FDA Caters to Physicians

A proposed rule for redesigning prescription drug labeling can help save physician time and reduce adverse drug events.

One of the reasons FDA would like to revamp prescription drug labeling is to make it easier for physicians to access the information most crucial to them. While most of the proposed changes would affect the professional labeling, a few would affect the labeling on the package that the patient receives. FDA proposed the rule in the December 22, 2000 Federal Register (65 FR: 81081­81131).

FDA's proposal came in response to the increasing length and complexity of labeling for new prescription drugs, and after many physicians said the current format can lead to confusion. The agency states that the information most useful to doctors is contraindications, drug interactions, side effects, and dosage and administration. As such, the rule would not apply to drugs approved more than five years before the implementation date, because FDA has found that physicians were more likely to refer to the labeling information on new drugs.

The agency plans to reorganize professional labeling into three main sections: "Highlights of Prescribing Information," "Comprehensive Prescribing Information: Index," and "Comprehensive Prescribing Information." The highlights section would cite those things about a drug that a physician should be most familiar with, and the index would make it easier to find a particular piece of information in the comprehensive section. FDA stresses that reading the highlights section is not a substitute for reading the comprehensive section.

The highlights section would be limited to two columns on one side of a standard piece of typing paper and would not affect any regulations related to the advertising and promotion of prescription drugs. It would begin with the product name, dosage form, and route of administration, along with the Rx symbol to indicate a prescription drug. The inverted triangle symbol would be used for drugs that had been approved for less than three years and if they included a new molecular entity or some other novel element.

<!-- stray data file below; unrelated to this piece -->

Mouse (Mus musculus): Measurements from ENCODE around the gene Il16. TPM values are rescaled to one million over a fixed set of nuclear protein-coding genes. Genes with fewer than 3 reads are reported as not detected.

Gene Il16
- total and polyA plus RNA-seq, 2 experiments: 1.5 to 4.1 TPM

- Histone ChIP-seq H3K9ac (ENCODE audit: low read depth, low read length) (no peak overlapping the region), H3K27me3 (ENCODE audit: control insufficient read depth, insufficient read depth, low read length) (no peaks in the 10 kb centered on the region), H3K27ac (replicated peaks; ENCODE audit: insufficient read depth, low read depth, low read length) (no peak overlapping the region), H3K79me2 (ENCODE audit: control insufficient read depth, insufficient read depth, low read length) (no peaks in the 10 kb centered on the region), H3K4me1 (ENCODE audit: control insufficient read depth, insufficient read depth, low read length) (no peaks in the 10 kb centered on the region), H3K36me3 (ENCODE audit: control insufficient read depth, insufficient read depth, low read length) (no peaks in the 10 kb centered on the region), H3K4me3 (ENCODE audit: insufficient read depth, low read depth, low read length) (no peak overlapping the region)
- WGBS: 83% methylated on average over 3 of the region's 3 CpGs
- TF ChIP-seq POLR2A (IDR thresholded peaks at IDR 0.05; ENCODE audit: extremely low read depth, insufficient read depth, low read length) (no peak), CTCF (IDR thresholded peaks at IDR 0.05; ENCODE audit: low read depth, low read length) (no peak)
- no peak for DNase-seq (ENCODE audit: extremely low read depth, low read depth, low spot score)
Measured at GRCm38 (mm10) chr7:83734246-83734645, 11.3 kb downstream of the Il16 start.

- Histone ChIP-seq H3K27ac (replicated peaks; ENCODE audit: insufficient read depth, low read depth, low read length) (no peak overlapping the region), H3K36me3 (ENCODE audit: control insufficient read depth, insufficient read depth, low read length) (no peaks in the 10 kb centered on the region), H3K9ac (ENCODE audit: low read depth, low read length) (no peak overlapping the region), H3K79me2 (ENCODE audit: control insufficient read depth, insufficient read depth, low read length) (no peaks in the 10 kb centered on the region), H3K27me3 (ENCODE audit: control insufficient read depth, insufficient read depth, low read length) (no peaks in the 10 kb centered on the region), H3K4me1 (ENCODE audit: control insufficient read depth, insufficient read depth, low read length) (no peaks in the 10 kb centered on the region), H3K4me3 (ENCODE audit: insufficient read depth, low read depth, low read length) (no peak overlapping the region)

Next would come highlighted boxed warnings, not to exceed 20 lines, followed by a list of approved labeling changes that have occurred in the past year. A concise statement of indications, including major limitations of use, would follow. Next would be succinct information about the dosage regimen and then the "How Supplied" section, which specifies dosage forms.

Following would be a summary of contraindications and then the newly formatted "Warnings/Precautions" section. These two facets are being combined because physicians usually don't distinguish between them. Which warnings and precautions should be included in the highlights section should depend on "the seriousness of an adverse reaction and its frequency of occurrence, whether steps can be taken to avoid the adverse reaction and identify and treat it at an early stage, and the likelihood that it could affect patient compliance or continuation of therapy," states FDA.

After a contact number to report serious adverse drug reactions would come a summary of drug interactions and any clinically important difference in response to or use of the drug by specific patient populations. Last would come a referral to patient counseling information, a disclaimer that the highlights section is not all-inclusive, and the date of the latest labeling revision.

An index, which consists of a list with each subheading in the comprehensive section and a number or identifier preceding it, follows the highlights section. The number or identifier also appears next to the subheading in the comprehensive section. The format will be easily adaptable for use as hypertext links when electronic labeling becomes a reality, the agency says.

Significant developments in the proposed comprehensive section include using the International Conference on Harmonization definition of adverse reactions and prohibiting the use of in vitro data in the "clinical pharmacology" section unless a waiver is granted.

The proposed rule calls for moving some information from the label to the package insert to avoid confusion and medication errors. This includes listings of the types of containers that pharmacists should use when filling the drug, inactive-ingredient information, and, in some cases, dosage information. In addition, all headings and subheadings and certain portions of the text must be in bold type, and all text must be in at least eight-point type.

FDA estimates that labeling changes will cost $140.07 million over 10 years. But the savings in physician time and the prevention of some adverse drug events should produce a savings of $447.67 million, the agency says.

Comments on the proposed rule must be submitted by March 22, 2001, to the Dockets Management Branch (HFA-305), FDA, 5630 Fishers Ln., Rm. 1061, Rockville, MD 20857.

For further information, contact Nancy M. Ostrove at 301/827-2828, Ostrove@cder.fda.gov.

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